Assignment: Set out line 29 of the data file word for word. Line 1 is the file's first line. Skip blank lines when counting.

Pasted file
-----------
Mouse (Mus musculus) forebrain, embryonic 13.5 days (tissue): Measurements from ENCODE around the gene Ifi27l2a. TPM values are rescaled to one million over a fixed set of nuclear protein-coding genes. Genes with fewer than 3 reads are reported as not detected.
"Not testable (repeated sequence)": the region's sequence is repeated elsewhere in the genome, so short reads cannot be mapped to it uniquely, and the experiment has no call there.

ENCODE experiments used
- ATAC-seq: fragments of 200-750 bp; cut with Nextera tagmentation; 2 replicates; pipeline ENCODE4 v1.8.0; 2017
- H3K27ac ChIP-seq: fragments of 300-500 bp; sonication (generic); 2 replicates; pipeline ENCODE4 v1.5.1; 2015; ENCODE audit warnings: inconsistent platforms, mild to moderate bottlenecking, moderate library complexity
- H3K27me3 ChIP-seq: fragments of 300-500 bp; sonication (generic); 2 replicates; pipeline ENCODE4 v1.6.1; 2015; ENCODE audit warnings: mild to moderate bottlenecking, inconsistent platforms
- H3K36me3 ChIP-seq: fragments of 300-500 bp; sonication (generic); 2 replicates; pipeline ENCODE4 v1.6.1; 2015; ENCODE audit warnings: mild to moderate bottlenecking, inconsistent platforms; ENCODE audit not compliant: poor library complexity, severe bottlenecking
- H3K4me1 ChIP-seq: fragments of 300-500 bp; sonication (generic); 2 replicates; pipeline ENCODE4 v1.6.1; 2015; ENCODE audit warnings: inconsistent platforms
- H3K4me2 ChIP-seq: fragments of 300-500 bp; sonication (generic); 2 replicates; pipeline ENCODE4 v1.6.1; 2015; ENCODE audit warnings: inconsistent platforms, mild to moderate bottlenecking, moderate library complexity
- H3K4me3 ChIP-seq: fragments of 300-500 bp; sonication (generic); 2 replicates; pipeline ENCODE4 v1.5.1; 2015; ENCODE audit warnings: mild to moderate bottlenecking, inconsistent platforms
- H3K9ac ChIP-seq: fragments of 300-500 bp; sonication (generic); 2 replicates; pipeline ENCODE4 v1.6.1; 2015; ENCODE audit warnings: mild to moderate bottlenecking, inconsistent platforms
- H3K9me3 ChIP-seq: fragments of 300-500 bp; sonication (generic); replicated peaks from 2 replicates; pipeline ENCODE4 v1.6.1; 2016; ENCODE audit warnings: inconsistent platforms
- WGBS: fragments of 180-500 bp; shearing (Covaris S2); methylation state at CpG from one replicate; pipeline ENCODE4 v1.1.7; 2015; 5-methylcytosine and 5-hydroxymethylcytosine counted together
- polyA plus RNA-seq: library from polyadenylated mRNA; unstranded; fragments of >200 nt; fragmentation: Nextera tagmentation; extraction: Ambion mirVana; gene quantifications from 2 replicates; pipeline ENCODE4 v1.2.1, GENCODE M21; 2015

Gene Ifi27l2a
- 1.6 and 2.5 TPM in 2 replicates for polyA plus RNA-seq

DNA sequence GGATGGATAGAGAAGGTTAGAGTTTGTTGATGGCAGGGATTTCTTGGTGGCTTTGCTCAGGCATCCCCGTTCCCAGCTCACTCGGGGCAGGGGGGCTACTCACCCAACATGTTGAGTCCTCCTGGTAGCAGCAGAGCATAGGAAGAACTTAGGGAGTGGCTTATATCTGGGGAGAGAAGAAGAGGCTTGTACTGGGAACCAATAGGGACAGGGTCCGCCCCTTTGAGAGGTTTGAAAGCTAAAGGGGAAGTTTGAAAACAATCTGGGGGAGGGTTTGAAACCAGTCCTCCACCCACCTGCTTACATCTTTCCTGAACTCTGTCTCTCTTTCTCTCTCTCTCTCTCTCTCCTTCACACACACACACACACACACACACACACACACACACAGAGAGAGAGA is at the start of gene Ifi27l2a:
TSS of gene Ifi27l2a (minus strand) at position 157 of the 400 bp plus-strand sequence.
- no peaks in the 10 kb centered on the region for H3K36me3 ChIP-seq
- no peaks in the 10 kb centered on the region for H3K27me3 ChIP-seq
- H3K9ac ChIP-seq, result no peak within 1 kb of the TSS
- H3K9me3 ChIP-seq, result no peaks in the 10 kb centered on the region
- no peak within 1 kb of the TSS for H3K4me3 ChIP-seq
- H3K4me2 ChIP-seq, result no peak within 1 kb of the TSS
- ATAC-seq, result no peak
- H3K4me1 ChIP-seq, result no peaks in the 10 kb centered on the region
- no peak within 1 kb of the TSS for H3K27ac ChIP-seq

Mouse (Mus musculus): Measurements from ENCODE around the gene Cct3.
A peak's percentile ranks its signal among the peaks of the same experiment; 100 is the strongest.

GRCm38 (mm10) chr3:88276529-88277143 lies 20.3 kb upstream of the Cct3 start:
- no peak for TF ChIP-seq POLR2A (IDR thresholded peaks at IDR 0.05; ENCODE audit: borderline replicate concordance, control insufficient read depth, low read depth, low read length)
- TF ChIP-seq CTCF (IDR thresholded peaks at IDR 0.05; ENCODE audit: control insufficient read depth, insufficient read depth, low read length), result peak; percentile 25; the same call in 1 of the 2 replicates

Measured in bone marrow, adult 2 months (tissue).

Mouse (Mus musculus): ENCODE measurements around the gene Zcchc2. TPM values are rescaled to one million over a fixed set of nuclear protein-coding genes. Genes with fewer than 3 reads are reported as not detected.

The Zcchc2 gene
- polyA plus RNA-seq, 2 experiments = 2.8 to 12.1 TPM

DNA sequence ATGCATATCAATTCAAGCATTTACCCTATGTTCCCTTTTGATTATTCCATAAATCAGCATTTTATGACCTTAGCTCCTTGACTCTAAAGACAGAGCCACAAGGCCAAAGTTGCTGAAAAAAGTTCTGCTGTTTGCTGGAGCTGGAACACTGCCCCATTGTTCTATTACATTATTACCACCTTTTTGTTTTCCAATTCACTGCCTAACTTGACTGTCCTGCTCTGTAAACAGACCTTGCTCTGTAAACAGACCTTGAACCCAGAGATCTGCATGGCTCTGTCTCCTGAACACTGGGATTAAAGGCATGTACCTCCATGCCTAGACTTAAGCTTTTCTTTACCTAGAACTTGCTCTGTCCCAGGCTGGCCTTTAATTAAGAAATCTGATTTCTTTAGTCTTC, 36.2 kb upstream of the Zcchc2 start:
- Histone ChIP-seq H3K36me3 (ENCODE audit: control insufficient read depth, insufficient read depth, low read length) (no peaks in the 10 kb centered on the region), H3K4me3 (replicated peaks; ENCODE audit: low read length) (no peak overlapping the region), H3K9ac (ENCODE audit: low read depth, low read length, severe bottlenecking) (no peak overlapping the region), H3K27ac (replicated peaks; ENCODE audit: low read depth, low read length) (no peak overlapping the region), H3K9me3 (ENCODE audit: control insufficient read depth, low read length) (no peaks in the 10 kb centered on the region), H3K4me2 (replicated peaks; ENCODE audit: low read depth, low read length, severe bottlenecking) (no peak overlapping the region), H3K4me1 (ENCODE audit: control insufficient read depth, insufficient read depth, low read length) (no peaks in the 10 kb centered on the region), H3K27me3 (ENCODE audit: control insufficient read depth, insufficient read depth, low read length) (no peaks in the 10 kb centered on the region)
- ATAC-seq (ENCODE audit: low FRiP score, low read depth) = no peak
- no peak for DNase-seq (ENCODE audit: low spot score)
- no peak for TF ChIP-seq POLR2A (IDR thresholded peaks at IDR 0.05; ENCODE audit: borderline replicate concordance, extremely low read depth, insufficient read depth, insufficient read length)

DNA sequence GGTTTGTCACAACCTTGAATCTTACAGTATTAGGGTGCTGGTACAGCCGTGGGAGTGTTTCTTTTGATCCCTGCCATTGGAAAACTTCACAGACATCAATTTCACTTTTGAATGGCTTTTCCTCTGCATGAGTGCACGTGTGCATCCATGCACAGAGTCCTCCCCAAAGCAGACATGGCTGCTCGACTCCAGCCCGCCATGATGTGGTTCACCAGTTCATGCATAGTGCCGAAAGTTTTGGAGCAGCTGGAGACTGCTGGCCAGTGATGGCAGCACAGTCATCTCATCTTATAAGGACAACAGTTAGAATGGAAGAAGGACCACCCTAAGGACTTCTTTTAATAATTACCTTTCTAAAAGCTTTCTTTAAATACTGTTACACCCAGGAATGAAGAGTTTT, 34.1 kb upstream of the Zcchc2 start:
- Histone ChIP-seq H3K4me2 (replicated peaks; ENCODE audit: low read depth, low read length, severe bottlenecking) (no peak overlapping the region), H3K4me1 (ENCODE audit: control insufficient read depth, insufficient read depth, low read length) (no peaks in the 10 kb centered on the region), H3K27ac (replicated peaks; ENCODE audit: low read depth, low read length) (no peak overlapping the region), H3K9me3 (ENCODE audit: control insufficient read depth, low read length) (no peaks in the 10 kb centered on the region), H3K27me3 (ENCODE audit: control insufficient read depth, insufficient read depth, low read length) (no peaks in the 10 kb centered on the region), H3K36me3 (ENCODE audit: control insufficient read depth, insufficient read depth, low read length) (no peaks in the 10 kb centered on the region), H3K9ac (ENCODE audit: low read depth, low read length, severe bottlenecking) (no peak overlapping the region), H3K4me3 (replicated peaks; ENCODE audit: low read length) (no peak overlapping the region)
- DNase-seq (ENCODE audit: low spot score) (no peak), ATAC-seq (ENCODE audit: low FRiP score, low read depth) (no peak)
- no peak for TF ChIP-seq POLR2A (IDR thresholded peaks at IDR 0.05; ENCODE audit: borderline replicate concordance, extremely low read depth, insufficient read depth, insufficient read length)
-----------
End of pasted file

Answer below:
A peak's percentile ranks its signal among the peaks of the same experiment; 100 is the strongest.